Received date: October 26, 2013; Accepted date:November 27, 2013; Published date: December 06, 2013
Citation: Brentnall AR, Evans DG, Cuzick J (2013) Value of Phenotypic and Single-Nucleotide Polymorphism Panel Markers in Predicting the Risk of Breast Cancer. J Genet Syndr Gene Ther 4:202. doi:10.4172/2157-7412.1000202
Copyright: © 2013 Brentnall AR, et al. This is an open-access article distributed under the terms of the Creative Commons Attribution License, which permits unrestricted use, distribution, and reproduction in any medium, provided the original author and source are credited.
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The risk of breast cancer from a number of SNPs (Single-Nucleotide Polymorphisms) has recently been estimated singly by COGS (Collaborative Oncological Gene-Environment Study). We assessed how the predicted risk from a panel of SNPs would compare with classical phenotypic factors including age, family history and parity, and how much it might add to risk assessment. The analysis was based on prospective data from ten thousand women of routine screening age enrolled into the UK Predicting Risk of Breast Cancer at Screening (PROCAS) study, and computer simulation SNP scores. We found that the current panel of 67 SNPs was less able to identify high-risk women than classical phenotypic factors, but if they can be treated independently, then in combination a substantially increased predictive effect might be seen. The proportion of women in the PROCAS cohort with a 10- year risk of more than 8% increased from 0.5% using age and the SNP67 score; to 1.1% using the phenotypic factors in the Tyrer-Cuzick model; to 3.3% when combined.
Breast cancer; Risk; Single-nucleotide polymorphisms
COGS: Collaborative Oncological Gene- Environment Study; NICE: National Institute for Health and Clinical Excellence; PROCAS: Predicting Risk of Breast Cancer at Screening Study; SNP: Single-Nucleotide Polymorphism; TC: Tyrer-Cuzick; UK: United Kingdom
Breast cancer is the most common form of cancer affecting women. It is estimated that in the UK approximately one in eight women will develop the disease in their lifetime; in 2010 almost 50,000 women were diagnosed with invasive breast cancer and just over 11,500 died of it . Thus there is a need to predict which women will develop the disease, and to apply measures to prevent it.
A wide body of research has focused on phenotypic breast cancer risk factors including age, family history, reproductive history and benign breast disease. The Tyrer-Cuzick (TC) risk evaluator uses family histories of breast and ovarian cancer in conjunction with personal factors such as parity, menopausal status and weight, to estimate 10-year risk through a single statistical model . The performance of the model has been examined in different settings, and it is being used to assess the risk of all women recruited into the PROCAS study (predicting risk at breast cancer screening) in Manchester, UK [3-5].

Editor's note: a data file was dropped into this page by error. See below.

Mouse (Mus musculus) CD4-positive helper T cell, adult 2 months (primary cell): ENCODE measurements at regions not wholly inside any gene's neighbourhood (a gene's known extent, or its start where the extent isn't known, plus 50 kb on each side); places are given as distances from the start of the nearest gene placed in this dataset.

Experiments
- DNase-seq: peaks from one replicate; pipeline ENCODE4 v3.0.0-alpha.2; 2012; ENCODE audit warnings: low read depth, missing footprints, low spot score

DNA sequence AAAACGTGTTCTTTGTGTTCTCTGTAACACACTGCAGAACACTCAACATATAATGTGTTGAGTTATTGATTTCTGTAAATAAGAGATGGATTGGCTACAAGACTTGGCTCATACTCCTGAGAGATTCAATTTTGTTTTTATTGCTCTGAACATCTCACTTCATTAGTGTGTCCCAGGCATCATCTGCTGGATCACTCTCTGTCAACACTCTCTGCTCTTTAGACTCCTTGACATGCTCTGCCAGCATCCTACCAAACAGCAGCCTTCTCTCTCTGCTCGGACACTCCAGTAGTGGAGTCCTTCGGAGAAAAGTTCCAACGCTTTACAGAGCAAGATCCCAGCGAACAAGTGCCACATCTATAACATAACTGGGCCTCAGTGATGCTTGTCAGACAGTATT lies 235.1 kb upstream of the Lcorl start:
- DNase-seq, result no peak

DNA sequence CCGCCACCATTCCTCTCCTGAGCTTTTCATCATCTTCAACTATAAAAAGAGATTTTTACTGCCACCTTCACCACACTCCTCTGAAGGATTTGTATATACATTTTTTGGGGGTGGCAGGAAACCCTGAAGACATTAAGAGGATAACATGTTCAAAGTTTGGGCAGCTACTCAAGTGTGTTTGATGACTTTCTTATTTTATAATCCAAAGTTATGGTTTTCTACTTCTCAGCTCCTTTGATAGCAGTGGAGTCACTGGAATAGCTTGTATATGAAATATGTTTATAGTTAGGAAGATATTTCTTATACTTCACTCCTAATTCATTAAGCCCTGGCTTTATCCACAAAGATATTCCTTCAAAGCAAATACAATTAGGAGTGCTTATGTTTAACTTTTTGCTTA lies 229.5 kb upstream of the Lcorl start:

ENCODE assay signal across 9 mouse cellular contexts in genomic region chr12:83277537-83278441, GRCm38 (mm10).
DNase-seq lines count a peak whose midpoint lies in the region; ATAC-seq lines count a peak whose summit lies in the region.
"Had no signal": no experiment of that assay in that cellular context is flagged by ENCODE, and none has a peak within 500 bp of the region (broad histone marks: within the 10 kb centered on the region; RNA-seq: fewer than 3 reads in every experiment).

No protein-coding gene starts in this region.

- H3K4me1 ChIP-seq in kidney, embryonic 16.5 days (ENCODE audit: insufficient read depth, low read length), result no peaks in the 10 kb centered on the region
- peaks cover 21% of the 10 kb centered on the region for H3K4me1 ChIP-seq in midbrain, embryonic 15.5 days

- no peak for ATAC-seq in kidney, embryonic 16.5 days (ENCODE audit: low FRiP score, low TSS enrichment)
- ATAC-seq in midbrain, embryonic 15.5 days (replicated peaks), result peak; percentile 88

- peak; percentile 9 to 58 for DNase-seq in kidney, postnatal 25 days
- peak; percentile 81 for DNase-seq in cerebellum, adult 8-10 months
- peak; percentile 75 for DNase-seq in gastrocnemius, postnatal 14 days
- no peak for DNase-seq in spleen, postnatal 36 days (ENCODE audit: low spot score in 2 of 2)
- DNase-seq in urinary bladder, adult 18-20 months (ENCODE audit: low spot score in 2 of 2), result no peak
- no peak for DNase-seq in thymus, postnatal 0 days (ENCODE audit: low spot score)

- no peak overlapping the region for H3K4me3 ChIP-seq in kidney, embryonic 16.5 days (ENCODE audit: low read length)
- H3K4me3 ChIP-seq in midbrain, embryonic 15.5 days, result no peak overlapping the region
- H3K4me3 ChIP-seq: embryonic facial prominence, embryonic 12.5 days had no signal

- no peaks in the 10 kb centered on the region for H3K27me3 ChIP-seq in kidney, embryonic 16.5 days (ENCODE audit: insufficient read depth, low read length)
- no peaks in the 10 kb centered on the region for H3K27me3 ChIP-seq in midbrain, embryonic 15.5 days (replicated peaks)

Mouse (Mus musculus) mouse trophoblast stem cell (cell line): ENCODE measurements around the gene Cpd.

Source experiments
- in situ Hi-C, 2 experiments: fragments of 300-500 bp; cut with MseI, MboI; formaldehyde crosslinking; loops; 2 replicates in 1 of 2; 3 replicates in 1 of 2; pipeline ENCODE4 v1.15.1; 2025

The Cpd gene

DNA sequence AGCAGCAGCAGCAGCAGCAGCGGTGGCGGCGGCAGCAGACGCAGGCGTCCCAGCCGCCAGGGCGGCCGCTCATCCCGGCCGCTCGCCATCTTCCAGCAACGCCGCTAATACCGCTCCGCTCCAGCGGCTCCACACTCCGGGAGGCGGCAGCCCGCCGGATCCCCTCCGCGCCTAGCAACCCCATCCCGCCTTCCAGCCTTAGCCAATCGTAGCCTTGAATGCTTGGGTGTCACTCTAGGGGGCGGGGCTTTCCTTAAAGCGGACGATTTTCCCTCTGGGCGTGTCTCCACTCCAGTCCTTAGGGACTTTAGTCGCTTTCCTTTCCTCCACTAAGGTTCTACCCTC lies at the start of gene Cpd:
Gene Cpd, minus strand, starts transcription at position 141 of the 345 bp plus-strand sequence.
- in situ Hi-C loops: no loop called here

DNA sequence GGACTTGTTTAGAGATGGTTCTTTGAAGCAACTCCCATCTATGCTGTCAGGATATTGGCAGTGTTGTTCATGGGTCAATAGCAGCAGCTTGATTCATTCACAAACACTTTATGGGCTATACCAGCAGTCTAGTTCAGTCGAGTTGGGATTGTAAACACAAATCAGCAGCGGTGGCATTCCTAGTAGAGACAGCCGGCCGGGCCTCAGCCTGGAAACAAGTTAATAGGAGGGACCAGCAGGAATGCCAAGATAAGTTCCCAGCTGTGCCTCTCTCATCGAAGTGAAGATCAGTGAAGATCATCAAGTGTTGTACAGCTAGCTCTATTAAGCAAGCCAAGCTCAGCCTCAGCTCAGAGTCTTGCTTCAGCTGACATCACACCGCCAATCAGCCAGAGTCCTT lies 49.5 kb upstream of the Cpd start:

A recent development has been the identification of SNPs associated with breast cancer risk, each with a small relative risk . The objective of this article is compare how the risk attributable to a panel of these SNPs compares with that from classical phenotypic factors, when applied to a cohort of women from the UK screening program.
The analysis was based on ten thousand women prospectively recruited into the PROCAS study (predicting risk at breast screening) in Manchester, UK. Each woman completed a questionnaire at entry to the study with information on all phenotypic factors used by the Tyrer- Cuzick risk evaluator (version 6.0). A full description of these women has been given elsewhere .
The primary outcome was the 10-year risk of developing breast cancer. This was estimated for phenotypic factors through the TC model and for the SNP panel by multiplying the relative risk by the same age-specific rates used in the TC model.
A polygenic score was used to provide an overall relative risk from SNPs. For a single woman with known genotypes, each SNP i has an estimated odds ratio Ri for a risk allele with frequency Mi. There are three genotypes for each SNP with population frequencies assumed to be from Hardy-Weinberg equilibrium Mi1=Mi 2, Mi3=(1-Mi)2 and Mi2=1- Mi1-Mi2. A normalised risk Sij relative to the population for genotype j=1, 2, 3 was defined so that Σj=1,2,3 Mij Sij=1. The polygenic risk score for a woman was the product of their genotype normalised risks.